Eclipse Eyes Rare Earth Potential In Greenland

ASX-listed Eclipse Metals is casting an eye over nearly 20 kilometres of historic drill core from its Ivittuut project in southwest Greenland. Six diamond holes, totalling 750 metres, drilled into the Gronnedal-lka carbonatite have been earmarked for rare earth element testing with some samples already collected. Plans are afoot to cut and assay all the historic core at a later date. The company is zeroing in on the potential of the rare earth mineralisation surrounding the carbonatite as it follows up on rock chip sample assays of up to 34,400 parts per million total rare earth elements. Back in January, Eclipse acquired 100 per cent ownership of the large exploration tenure that includes the Ivittuut cryolite mine and the Gonnedal-lka carbonatite prospect and it is now looking to unlock a treasure trove of lucrative and somewhat interesting elements from it. The magmatic intrusions of southwest Greenland host speciality metals including tantalum, niobium, beryllium and rare earth elements. The company believes the project area to have serious potential for multi-commodity deposits.
The Gronnedal-lka carbonatite is 10 kilometres from the Ivittuut mine, 5km from the port of Gronnedal and contains increasingly sought-after rare earth elements. Rock chip samples reported in March teased out tantalising relationships between the carbonatite and intersecting dykes with a swag of assays containing total rare earths of 10,997ppm, 15,647ppm, 24,525ppm and 34,400ppm. The company believes faulting and fracturing associated with carbonatite intrusion and host rock alteration has implications for further rare earth element enrichment.
Last month Eclipse received a green light from the Greenland Government to commence initial exploration fieldwork at Ivittuut, including the carbonatite prospect. Curiously the historic core discovered after it got boots on the ground was drilled over 50 years ago.
The drill holes examined from Gronnedal-lka contained nepheline syenite, intersected by olivine dolerite dykes carrying magnetite. The company has collected samples for preliminary testing and analysis in Perth.
With buoyant prices and market demand on the rise for rare earth elements for use in technology applications such as electric vehicles and mobile phones, Eclipse’s timing looks to be good.
The carbonatite also contains abundant carbonate rock, which could be utilised by Greenland’s mining industry for purposes such as neutralising acid mine and processing water. Eclipse could ship carbonate rock from Gronnedal’s existing port, potentially giving the company a wall of cashflows.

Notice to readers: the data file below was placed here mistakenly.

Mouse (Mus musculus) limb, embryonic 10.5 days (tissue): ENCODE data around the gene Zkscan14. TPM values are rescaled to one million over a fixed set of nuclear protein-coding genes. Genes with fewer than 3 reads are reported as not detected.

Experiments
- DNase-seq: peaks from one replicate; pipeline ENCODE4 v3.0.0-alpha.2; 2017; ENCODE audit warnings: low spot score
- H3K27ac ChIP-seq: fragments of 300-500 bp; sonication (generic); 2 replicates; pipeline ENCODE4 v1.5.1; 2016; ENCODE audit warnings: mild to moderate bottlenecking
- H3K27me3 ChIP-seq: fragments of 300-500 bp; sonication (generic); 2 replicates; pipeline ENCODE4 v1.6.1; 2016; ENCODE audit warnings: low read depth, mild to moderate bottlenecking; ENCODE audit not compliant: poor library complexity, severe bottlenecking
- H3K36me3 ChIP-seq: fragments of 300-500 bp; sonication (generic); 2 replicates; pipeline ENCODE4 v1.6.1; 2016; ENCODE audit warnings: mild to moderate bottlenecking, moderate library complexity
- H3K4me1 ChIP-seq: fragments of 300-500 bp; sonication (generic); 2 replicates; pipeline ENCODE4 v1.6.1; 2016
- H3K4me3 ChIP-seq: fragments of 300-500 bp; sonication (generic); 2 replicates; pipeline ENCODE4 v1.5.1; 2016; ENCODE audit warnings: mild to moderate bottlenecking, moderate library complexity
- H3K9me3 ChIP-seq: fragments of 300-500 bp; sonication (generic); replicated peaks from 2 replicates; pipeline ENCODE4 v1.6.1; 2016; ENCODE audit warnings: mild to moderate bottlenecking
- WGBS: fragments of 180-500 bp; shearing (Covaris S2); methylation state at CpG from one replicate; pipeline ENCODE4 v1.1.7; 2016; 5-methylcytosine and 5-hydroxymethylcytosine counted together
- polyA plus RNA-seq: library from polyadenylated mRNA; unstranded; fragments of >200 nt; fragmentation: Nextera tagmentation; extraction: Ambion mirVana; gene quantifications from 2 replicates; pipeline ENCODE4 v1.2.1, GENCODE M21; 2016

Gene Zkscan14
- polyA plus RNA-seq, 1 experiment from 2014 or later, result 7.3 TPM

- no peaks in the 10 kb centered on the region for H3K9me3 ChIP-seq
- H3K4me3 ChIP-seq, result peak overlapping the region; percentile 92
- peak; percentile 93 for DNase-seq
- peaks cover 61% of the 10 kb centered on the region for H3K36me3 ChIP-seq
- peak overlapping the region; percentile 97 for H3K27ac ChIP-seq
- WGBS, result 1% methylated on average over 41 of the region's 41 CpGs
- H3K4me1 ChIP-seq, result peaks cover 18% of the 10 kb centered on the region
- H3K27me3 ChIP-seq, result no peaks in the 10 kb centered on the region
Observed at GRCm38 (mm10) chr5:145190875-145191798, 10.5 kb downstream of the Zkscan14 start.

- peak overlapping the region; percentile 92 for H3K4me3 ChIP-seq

Eclipse’s Ivittuut cryolite mine is the world’s largest source of naturally occurring cryolite, a rare sodium, aluminium fluoride mineral used in aluminium processing. At Ivittuut, the company has an approved programme of work including an overall ground assessment, sampling of mullock heaps and examination of geological intrusions. Management is reviewing the potential to processes tailings and remnant stockpiles to extract cryolite, fluorite and rare earths; breathing new life into the historic mine and providing potential for near-term production.
The company has identified high-grade cryolite-fluorite zones within and beneath the Ivittuut pit using 3D modelling and has exploration targets for cryolite, fluorite, iron, zinc and quartz defined for the open pit. The current plan also includes the re-logging, sampling and assaying of about 19,000m of historic diamond drill core.
Eclipse is fast becoming an expert at unearthing potential from long-forgotten drill core with a recent review of historical drilling at the Ngalia Basin project in Australia’s Northern Territory also serving up several shallow uranium, vanadium and strontium mineralised zones.
Eclipse has set an aggressive trajectory for Ivittuut with the next six to twelve months set to see a resource upgrade, a mining licence application, environmental assessment and dewatering. Management also has its eye on a project feasibility study within the year.